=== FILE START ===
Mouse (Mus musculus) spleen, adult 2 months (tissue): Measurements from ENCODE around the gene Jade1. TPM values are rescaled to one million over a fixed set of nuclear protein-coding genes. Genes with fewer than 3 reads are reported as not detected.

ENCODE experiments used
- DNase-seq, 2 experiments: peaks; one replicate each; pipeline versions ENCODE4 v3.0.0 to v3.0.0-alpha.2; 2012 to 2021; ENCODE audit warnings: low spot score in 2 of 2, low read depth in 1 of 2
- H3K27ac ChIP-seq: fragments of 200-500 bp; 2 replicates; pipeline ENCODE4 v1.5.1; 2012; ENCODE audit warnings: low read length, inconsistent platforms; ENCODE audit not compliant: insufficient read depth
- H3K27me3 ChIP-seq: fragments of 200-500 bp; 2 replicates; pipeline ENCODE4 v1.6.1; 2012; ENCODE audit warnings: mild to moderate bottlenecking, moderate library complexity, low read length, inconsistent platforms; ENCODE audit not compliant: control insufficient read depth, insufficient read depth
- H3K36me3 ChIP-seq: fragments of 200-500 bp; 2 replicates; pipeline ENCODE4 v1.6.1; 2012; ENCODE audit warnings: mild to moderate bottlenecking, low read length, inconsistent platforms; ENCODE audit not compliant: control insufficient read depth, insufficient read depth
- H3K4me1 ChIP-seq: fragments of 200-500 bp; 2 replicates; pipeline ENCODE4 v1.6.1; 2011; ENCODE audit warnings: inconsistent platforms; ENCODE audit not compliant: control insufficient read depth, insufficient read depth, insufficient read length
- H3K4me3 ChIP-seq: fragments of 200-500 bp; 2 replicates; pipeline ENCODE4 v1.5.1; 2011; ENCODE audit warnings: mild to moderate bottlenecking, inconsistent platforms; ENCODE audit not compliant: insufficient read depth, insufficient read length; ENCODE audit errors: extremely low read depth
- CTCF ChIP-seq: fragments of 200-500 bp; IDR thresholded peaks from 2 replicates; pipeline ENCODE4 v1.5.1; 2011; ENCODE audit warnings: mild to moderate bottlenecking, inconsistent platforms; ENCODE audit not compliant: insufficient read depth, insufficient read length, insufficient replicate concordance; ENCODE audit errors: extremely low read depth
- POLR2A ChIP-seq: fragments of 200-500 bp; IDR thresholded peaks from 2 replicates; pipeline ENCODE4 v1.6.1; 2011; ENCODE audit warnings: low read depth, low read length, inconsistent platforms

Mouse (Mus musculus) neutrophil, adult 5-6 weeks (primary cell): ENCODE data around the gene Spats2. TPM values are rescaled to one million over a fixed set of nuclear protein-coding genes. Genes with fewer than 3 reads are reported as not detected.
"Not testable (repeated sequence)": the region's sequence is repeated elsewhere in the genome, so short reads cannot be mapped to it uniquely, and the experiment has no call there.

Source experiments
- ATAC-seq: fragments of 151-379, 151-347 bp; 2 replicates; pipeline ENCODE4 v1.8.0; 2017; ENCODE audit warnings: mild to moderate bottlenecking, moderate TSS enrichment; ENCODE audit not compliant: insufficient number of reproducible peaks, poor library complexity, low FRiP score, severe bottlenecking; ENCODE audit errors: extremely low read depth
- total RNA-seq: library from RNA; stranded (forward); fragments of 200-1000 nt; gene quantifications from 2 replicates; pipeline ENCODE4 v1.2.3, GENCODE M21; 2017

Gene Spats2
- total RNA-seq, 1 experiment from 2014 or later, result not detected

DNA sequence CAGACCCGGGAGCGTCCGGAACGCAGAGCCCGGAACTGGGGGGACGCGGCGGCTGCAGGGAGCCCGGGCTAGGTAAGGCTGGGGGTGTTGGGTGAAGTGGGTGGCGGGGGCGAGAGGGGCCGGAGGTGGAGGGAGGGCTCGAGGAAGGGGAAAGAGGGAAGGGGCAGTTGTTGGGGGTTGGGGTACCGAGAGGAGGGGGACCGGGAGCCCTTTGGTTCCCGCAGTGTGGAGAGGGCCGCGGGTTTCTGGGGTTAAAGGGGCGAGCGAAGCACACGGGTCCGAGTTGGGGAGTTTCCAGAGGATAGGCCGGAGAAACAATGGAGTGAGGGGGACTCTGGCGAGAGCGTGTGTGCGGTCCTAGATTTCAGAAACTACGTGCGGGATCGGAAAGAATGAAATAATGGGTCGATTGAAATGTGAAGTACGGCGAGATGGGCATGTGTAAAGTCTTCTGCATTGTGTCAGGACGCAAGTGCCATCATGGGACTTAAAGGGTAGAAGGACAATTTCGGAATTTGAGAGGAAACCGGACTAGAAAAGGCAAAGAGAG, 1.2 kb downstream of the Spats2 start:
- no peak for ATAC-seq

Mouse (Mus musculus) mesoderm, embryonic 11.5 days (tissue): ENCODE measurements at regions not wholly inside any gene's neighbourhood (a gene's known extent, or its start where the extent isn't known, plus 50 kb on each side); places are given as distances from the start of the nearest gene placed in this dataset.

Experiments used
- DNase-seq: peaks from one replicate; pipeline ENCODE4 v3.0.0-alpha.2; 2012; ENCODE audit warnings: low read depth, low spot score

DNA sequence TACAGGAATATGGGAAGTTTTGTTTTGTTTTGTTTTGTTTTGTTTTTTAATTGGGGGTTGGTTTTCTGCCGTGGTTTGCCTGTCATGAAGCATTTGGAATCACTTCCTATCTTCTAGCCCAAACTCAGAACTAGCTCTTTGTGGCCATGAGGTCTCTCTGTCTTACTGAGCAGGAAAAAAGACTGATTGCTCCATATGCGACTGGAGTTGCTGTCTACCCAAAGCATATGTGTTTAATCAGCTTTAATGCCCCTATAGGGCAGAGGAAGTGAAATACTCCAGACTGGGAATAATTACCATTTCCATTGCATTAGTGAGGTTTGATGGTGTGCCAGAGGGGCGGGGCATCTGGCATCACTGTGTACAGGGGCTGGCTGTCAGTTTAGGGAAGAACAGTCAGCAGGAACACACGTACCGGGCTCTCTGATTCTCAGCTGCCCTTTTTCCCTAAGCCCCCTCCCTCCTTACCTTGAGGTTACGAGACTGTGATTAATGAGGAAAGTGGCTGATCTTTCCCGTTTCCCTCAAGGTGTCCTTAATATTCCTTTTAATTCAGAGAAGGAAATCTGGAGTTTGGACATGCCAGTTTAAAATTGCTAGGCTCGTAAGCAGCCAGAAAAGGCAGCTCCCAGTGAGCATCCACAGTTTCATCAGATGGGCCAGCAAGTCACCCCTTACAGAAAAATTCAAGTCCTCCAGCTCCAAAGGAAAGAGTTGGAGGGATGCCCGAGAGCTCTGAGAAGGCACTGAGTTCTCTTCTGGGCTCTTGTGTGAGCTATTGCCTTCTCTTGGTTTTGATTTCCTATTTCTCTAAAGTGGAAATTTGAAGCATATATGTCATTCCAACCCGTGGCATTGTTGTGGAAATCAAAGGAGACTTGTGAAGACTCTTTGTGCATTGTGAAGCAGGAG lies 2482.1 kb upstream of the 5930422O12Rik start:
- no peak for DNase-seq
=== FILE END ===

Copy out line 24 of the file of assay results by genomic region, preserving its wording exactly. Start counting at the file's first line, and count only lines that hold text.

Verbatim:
- no peak for DNase-seq